Has the pandemic and the many lockdowns made Indian campuses environment friendly and greener?

There's no one-size-fits-all answer to this question. While there has been a significant drop in power consumption, waste generation and much more, the degree of reduction obviously varies
How have the universities across India used the lockdown to go green? (Pic: EdexLive)
How have the universities across India used the lockdown to go green? (Pic: EdexLive)

While life as we knew it shut down for over a year, we have seen many instances where nature took this time off to reboot. Educational institutions too have been shut for the longest time — it's been a little over a year and a half since there have been regular physical classes on campus. Has that helped the universities conserve energy, make a greener campus?

There's no one-size-fits-all answer to this question. While there has been a significant drop in power consumption because no regular classes are being held, the degree of reduction obviously varies across institutions. The Indian Institute of Technology Madras (IIT M) has seen a discernible difference in their energy consumption, said officials. "There was a significant reduction in energy consumption (electricity usage) in 2020-21 compared to 2018-19 and 2019-20 since most of the faculty and staff were working from home and most of the students returned home due to the lockdown," said the institute. While the energy consumption saw a spike from 2018-19 to 2019-20 of 1,17,025 kWh — a rise from 31,50,673.50 kWh to 32,67,698.50 kWh. But this saw a sudden drop the next year — 2020-21 — to 21,53,235 kWh. This was a massive drop of 34 per cent (11,14,463.5 kWh).

The OP Jindal Global University (JGU), in their Sustainable Development Report 2021, noted that they saw a huge drop of 1,13,98,000 kWh from 2019-20 to 2020-21 owing to the COVID-induced lockdown. While their electricity consumption rose from 1,26,06,000 kWh (2018-19) to 1,71,60,000 kWh (2019-20) — a 26.5 per cent increment — it dropped way beyond 2018-19 levels in the last year.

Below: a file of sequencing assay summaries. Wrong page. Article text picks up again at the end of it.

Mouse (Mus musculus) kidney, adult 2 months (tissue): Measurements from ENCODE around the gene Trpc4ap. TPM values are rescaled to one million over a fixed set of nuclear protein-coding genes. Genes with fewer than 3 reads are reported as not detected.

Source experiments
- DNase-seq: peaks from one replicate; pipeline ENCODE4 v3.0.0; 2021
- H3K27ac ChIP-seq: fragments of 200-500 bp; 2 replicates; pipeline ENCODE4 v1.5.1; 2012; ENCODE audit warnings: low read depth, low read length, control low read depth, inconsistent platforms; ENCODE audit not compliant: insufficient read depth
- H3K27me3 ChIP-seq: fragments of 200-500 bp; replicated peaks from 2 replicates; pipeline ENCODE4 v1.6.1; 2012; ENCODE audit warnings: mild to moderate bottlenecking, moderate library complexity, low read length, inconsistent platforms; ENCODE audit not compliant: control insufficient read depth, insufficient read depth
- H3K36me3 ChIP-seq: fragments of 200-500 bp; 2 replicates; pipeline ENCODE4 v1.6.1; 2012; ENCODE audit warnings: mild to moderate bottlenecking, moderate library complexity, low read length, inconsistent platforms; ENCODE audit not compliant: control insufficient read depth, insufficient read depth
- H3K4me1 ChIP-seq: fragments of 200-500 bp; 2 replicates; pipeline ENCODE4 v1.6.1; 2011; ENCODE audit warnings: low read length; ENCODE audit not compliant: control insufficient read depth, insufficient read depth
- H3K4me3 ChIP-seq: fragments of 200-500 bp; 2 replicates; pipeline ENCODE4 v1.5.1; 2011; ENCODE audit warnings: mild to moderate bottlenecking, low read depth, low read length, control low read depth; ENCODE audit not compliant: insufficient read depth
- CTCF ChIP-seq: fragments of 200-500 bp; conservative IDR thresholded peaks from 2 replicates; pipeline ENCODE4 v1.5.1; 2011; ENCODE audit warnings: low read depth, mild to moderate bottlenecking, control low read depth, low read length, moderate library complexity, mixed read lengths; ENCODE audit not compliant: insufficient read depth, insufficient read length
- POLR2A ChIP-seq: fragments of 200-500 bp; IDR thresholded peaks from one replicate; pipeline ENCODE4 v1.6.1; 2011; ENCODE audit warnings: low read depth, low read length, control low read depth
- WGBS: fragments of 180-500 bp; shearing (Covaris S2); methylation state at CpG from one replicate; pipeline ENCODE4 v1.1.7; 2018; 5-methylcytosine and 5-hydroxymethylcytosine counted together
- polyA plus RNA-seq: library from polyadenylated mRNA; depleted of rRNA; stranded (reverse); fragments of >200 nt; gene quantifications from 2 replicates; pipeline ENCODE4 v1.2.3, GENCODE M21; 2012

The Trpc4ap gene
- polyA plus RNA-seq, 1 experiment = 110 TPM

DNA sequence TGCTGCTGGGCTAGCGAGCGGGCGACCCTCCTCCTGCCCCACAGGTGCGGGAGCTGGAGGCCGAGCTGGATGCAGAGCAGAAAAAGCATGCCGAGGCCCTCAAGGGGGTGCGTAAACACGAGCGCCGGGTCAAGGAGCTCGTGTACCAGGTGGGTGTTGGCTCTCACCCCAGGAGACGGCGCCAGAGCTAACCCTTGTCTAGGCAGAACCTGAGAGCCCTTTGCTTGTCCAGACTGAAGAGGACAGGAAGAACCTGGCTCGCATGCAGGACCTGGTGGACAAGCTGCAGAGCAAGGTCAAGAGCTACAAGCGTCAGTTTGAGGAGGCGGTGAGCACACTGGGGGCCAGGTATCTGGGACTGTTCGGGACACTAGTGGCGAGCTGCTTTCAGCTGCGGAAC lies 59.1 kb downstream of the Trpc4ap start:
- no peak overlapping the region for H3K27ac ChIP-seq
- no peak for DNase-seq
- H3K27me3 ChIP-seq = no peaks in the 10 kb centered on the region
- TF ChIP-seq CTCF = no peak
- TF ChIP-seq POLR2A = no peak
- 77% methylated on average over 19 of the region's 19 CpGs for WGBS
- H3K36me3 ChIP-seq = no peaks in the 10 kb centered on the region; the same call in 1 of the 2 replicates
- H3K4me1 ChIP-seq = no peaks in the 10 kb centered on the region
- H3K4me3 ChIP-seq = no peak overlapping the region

But not all organisations saw a drop, as such. While some came back to work at least for the administrative functions, others started online classes from campus due to various infrastructural benefits. "When the COVID lockdown hit us in early 2020, the Thadomal Shahani Centre for Management seamlessly moved its classes to online video platforms supported by our in-house created course apps. Hence, electricity and e-waste consumption dropped as everyone was working from home. However, as soon as we were allowed to open our offices with 30 per cent attendance by the end of 2020, our faculty preferred to come to campus to beam their lectures as we have better internet connectivity here. Hence, electricity consumption in 2020 and early 2021 dropped to two-thirds of its usual levels, but quickly came back to normal as full office attendance was allowed," said Dr Akhil Shahani, Managing Director, Thadomal Shahani Centre for Management, Shahani Group and CEO, ask.Careers.

While JGU reported a drop in e-wastes by 3,795 kgs, IIT M said that this was too short a hiatus to have an effect on long-term factors like that. "e-waste comes from long-used items and is unlikely to be impacted by a few months of lockdown," said the institute. But the JGU, interestingly, has seen a huge increase in e-waste pre-pandemic. Their e-waste generation increased almost 7.5 times from just 1,000 kgs in 2018-19 to 7,440 kgs in just a year. The numbers came down drastically to 3,645 kgs in the pandemic year but that too is not a meagre amount.

While there was a decrease in solid waste generation because the hostels were closed, campuses that provide accommodation for their staff and faculty did not see a huge drop. "During the pandemic, all the hostels were closed. Hence, there was no garbage generated from the hostel zone in 2020-21. However, in the residential zone, there was no significant reduction in garbage generation," said IIT Madras officials.

IIT Madras said that they have used the last year and the lockdowns to increase green cover in the institute. Not that there was a dearth of greenery, given the institute is in the middle of a National Park. Literally! But planting trees is always good. "The institute has created additional lawns at its recently renovated Main Gate. A good number of trees have also been planted during the lockdown," said the officials. JGU also reported an increase in the total grass cover of the campus. In one year, they have increased their green cover by 3,880 square metres. "Mostly local plant species are planted to increase the survival rate of the plants. A green area or tree plantation around the university helps to arrest the effects of particulate matter and gaseous pollutants in the area, besides playing a major role in environmental conservation efforts," said the university.

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